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Posts Tagged ‘tasty’


glutenfreecheezitz_first

There are recipes that convert well into gluten free and this happens to be one of them and they freeze incredibly well too, but be warned, it will be unlikely that you’ll have leftovers to freeze! I rolled this recipe thinner than the glutinated recipe and the result was a crispier, cheese bite. I’ll probably do the same for the glutinated version, as I preferred the crisp texture. Plus, a thinner roll gives you more crackers and who doesn’t love more cheese crackers?

Gluten-free Cheez-itz

A KitchenInspirations Original Recipe

Ingredients:

  • 227 g (about 2 cups) sharp cheddar, grated
  • 45 g (3 tbsp) unsalted butter, room temperature
  • 14 g (1 tbsp) vegetable shortening
  • 1 tsp salt
  • 67 g (1/2 cup) brown rice flour and 67 g (1/2 cup)  white corn flour (not corn starch) or 134 g (1 cup) gluten-free flour
  • 30 mL (2 tbsp) ice water

Directions:

  1. Combine all of the ingredients except the ice water in a bowl of a food processor. Pulse for 2 minutes to cream the mixture together.
  2. Slowly add the ice-water while pulsing. At first, it looks like you might need more water, patience grasshopper, patience, the dough will come together in a moment, continue pulsing until it does.
  3. Preheat oven to 375° F.
  4. Using plastic wrap, roll the dough into two logs about 1.5 inches or 4 cm in diameter. Refrigerate for at least 30 minutes or freeze for 15.
  5. Cut log into 1/2 cm or 1/4 inch thick slices and place on a parchment-lined baking sheet leaving about 2.5 cm or 1 inch between each cracker.
  6. Bake for 10-15 minutes until golden brown and crispy! Be careful – there’s a fine line with these between golden brown and overdone – and it only takes seconds to burn!

Alternative instructions:

  1. Cut dough in half and pat the dough down into a disk, cover with plastic wrap. Refrigerate for at least 30 minutes.
  2. Place disk on parchment paper and put the plastic wrap on top and roll each disc to 2mm or 1/8 inch thickness (this is the perfect thickness).
  3. Using a cookie cutter of your choice, cut into shapes. I found that my 2.5cm square cut the perfect size.
  4. Transfer to a baking sheet (I line mine with parchment).
  5. Bake for 10-15 minutes until golden brown and crispy! Be careful – there’s a fine line with these between golden brown and over done – and it only takes seconds to burn!
  6. Remove to cooling rack to cool.

Notes:

  • If the crackers become a bit soggy after you defrost them, toss them in the oven in a single layer on a baking sheet on low heat for 5-10 minutes to crisp them up.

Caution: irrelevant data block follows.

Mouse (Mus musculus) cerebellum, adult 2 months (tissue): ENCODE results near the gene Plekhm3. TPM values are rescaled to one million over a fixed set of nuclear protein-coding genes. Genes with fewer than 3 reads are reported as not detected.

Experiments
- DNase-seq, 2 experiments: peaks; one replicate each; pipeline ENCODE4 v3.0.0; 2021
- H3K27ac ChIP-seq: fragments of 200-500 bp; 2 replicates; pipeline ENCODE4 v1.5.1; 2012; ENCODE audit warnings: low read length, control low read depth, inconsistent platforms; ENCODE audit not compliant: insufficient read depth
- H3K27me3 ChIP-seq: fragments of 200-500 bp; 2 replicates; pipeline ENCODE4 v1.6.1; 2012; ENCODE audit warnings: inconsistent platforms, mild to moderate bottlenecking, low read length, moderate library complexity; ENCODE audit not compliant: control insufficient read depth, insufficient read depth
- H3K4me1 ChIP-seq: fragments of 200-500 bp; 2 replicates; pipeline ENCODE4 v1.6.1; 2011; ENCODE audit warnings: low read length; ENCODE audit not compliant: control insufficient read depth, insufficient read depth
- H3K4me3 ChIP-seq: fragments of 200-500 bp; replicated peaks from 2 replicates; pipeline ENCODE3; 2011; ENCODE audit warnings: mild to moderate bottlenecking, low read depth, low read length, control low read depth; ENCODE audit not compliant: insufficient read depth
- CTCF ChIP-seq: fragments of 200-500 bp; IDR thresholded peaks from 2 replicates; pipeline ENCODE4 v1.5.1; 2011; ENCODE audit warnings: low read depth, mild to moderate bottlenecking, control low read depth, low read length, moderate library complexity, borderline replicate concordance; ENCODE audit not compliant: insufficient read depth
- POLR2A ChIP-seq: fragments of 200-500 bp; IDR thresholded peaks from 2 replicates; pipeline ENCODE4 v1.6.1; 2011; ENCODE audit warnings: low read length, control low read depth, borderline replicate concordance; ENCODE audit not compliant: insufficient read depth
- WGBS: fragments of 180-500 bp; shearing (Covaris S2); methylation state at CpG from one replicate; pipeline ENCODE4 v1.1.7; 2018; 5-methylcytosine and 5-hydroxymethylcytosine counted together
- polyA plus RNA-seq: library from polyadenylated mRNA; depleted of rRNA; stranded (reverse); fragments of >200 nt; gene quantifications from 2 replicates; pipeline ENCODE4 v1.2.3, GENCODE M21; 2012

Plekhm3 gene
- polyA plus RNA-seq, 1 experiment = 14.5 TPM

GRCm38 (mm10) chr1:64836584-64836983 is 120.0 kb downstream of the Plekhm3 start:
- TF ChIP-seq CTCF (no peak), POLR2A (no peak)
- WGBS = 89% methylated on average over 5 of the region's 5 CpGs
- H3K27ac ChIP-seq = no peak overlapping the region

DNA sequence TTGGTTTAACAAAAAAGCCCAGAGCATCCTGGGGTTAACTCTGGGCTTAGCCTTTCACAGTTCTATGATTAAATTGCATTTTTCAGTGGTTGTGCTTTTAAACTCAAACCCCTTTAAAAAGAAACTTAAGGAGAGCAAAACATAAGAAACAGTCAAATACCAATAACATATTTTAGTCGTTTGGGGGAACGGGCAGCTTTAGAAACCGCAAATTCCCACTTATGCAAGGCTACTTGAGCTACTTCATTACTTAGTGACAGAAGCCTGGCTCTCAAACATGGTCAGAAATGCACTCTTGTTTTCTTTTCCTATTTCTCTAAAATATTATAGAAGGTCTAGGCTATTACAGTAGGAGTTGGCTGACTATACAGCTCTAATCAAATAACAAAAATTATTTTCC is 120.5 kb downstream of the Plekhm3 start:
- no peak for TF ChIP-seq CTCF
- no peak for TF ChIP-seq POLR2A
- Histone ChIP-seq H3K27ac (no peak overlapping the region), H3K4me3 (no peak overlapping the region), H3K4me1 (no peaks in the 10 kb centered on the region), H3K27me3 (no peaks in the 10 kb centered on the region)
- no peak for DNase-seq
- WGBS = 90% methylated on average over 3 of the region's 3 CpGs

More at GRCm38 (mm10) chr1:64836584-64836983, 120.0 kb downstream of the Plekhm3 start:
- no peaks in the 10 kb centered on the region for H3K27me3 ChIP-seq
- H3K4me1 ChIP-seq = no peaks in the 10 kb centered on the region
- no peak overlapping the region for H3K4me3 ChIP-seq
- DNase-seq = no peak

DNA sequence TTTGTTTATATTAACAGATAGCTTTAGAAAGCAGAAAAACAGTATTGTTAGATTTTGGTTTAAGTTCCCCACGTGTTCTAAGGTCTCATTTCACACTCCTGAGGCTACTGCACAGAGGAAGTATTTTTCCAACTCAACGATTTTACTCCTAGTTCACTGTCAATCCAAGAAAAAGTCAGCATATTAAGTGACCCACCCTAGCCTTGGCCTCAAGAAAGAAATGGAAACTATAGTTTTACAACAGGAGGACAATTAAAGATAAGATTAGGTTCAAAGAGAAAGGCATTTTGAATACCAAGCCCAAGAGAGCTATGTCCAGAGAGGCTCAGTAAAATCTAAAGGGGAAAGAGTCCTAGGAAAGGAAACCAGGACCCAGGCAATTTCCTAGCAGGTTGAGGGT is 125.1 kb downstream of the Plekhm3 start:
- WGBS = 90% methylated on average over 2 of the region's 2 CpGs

glutenfreecheezitz

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vegetarianbutternutsquashchili_first

We had a bunch of dear friends for Superbowl a few weeks ago and I made this vegetarian chili. I know I’m a little late, but I wanted to capture the recipe for next year. It was delicious and it makes a huge amount (1 L or 8 cups). It has a lot of great flavours and textures, I’ll definitely add it to my repertoire for future Superbowl parties.

Vegetarian Butternut Squash Chili

A KitchenInspirations Original Recipe

Makes 1 L (8 cups)

Ingredients:

  • 180 g (1 cup) dried red kidney beans (soaked for 12 hours)
  • 1 small onion, diced (100 g)
  • 1 small carrot, diced (100 g)
  • 1/2 butternut squash, diced (150 g)
  • 2 celery ribs, diced (100 g)
  • 250 mL puréed tomatoes (200 g)
  • vegetable stock or water, to cover
  • 1 tbsp tomato paste
  • 1 tbsp red pepper paste
  • 2 tsp ground cumin, toasted
  • 1 tsp oregano
  • 1 tsp cocoa powder
  • 1 tsp smoked sweet paprika
  • 1/2 tsp chili powder
  • 1 cup frozen corn
  • 1 cup Pearl Barley, cooked
  • 1 avocado, for garnish
  • 1/2 cup sour cream, for garnish
  • chopped cilantro, for garnish

Directions:

  1. Put the beans in a pot, cover with 2 inches of water, and bring to a boil. Boil for ten minutes. Drain.
  2. Combine beans with everything but the frozen corn, cooked barley and the garnishes in the bowl of a slow cooker. Add enough water to cover. Cook for 8 hours on low or until beans are tender. Add frozen corn and cooked barley about 30 minutes before serving to allow to heat through.
  3. Serve with garnishes or plain.

vegetarianbutternutsquashchili

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saltedcaramelsemifreddofirst

Here in Toronto, we have a lovely grocery store chain called Loblaws; you may have heard of them through their widely distributed President’s Choice (PC) products, a high-end food product range created by Dave Nichol. What has this got to do with my recipe today? Patience grasshopper…